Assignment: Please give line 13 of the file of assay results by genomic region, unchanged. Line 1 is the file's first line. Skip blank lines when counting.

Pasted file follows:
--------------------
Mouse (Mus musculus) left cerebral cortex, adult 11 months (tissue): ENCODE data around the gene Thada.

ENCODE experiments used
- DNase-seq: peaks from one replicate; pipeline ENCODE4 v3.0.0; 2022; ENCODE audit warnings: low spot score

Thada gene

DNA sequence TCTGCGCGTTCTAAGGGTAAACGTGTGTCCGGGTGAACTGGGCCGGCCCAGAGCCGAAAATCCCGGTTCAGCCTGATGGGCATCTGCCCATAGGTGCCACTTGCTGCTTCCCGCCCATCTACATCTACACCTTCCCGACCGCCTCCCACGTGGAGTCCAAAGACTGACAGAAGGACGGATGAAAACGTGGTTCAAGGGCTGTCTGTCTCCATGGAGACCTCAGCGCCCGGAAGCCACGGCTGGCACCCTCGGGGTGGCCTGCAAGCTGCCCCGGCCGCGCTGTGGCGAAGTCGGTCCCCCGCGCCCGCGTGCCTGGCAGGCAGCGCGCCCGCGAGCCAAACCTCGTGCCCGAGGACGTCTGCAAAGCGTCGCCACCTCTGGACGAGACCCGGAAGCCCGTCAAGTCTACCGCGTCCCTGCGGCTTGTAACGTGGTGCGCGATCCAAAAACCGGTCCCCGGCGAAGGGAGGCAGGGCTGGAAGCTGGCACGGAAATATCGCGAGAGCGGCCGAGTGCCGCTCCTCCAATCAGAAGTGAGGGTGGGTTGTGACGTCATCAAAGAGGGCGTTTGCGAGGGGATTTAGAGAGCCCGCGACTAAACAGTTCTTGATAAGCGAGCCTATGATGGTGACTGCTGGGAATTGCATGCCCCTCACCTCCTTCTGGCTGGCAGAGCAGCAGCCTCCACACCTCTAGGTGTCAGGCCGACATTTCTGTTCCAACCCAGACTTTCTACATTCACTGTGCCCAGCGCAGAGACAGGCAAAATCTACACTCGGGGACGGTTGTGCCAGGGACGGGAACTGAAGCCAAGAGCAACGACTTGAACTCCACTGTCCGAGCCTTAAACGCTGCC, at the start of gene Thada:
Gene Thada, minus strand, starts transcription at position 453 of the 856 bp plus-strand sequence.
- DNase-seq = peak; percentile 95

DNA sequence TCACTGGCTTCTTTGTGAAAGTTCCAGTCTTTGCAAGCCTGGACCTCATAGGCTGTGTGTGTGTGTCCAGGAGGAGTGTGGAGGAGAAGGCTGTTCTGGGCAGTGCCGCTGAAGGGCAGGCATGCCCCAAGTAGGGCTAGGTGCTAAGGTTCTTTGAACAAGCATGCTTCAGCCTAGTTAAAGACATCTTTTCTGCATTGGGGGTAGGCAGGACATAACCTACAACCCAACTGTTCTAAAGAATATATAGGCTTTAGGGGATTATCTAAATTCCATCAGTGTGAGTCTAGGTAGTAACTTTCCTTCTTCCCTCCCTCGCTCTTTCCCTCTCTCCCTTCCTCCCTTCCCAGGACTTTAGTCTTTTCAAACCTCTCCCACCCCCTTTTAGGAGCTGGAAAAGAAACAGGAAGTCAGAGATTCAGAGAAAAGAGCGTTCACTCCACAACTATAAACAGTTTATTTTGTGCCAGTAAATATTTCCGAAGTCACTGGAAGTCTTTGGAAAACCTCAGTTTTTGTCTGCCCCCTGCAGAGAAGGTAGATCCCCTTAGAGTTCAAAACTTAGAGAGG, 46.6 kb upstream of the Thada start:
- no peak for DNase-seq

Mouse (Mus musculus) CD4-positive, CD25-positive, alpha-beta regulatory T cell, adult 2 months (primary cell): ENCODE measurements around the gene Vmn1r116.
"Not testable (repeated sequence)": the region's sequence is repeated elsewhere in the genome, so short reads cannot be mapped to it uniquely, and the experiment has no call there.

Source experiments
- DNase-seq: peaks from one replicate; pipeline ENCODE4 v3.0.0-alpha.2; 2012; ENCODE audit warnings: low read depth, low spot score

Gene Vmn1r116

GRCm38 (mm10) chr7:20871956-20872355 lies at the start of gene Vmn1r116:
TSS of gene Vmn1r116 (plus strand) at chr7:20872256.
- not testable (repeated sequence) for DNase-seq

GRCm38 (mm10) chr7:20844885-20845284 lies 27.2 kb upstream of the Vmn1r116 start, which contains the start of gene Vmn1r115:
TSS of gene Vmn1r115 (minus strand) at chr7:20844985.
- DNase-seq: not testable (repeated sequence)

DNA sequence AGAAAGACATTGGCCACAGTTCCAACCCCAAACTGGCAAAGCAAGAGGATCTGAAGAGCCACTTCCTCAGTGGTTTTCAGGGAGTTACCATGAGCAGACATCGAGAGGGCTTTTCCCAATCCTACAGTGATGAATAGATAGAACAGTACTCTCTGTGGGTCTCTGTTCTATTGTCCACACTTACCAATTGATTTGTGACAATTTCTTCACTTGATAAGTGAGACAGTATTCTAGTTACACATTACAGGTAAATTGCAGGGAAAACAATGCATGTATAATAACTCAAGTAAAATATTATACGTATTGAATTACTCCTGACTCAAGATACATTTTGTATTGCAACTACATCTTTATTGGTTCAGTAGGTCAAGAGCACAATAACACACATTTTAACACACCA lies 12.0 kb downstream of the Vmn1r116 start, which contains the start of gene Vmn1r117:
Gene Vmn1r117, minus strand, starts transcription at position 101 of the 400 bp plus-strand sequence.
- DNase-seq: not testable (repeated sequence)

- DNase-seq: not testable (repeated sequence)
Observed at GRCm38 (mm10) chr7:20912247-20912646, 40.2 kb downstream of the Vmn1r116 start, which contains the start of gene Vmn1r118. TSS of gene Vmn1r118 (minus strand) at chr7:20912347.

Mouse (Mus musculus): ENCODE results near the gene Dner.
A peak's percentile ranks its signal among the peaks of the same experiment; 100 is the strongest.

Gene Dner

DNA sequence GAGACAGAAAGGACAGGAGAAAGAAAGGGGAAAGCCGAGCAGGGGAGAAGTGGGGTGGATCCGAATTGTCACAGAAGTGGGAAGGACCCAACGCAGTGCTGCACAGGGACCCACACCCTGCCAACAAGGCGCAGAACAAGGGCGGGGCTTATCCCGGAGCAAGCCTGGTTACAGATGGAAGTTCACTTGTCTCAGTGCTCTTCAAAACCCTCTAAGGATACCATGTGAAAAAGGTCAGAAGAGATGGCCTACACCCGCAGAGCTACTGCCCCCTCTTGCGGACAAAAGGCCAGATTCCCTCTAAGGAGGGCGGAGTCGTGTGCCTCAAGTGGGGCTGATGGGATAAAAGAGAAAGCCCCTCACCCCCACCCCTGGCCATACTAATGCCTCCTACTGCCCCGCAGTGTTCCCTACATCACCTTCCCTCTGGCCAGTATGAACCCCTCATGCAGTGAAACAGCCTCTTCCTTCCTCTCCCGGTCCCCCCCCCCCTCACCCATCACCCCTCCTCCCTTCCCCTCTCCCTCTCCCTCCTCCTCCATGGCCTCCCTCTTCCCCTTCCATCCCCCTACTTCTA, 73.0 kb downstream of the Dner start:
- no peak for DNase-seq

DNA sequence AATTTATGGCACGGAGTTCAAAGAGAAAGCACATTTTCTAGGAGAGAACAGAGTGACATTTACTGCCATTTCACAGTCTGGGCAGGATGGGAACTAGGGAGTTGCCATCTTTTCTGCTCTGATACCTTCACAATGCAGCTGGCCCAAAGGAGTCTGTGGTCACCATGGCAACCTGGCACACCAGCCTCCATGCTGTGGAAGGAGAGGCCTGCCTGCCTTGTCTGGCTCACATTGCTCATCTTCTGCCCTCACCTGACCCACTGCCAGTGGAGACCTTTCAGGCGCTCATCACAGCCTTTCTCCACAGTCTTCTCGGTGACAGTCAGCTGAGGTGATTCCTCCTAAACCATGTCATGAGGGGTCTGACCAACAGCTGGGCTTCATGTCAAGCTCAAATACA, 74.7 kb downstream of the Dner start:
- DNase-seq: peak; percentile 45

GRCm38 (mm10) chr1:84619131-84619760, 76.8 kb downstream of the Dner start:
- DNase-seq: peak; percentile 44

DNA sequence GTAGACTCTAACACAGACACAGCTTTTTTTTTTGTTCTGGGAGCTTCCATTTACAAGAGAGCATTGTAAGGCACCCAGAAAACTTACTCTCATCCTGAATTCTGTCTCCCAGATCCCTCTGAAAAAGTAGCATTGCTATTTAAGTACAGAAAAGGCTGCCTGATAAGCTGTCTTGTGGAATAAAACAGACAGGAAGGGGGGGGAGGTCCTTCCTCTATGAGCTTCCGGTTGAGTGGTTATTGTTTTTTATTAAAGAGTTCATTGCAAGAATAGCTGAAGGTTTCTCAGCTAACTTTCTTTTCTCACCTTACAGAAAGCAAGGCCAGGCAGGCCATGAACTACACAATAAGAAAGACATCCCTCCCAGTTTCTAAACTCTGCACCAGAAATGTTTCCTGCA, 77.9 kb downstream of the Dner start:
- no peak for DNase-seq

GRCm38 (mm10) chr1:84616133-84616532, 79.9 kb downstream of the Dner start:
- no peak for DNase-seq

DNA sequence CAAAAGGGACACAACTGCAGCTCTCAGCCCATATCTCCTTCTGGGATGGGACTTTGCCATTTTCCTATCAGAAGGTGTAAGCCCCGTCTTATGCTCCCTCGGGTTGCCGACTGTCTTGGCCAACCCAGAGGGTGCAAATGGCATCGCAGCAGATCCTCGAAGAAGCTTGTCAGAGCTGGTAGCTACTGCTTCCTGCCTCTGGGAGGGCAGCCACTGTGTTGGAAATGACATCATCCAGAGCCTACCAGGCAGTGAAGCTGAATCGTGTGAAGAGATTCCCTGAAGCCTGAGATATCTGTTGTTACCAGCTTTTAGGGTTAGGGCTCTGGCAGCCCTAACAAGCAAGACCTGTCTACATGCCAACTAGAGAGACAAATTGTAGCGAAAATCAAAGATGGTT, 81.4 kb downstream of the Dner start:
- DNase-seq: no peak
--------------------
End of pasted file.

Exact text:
- DNase-seq: peaks from one replicate; pipeline ENCODE4 v3.0.0-alpha.2; 2012; ENCODE audit warnings: low read depth, low spot score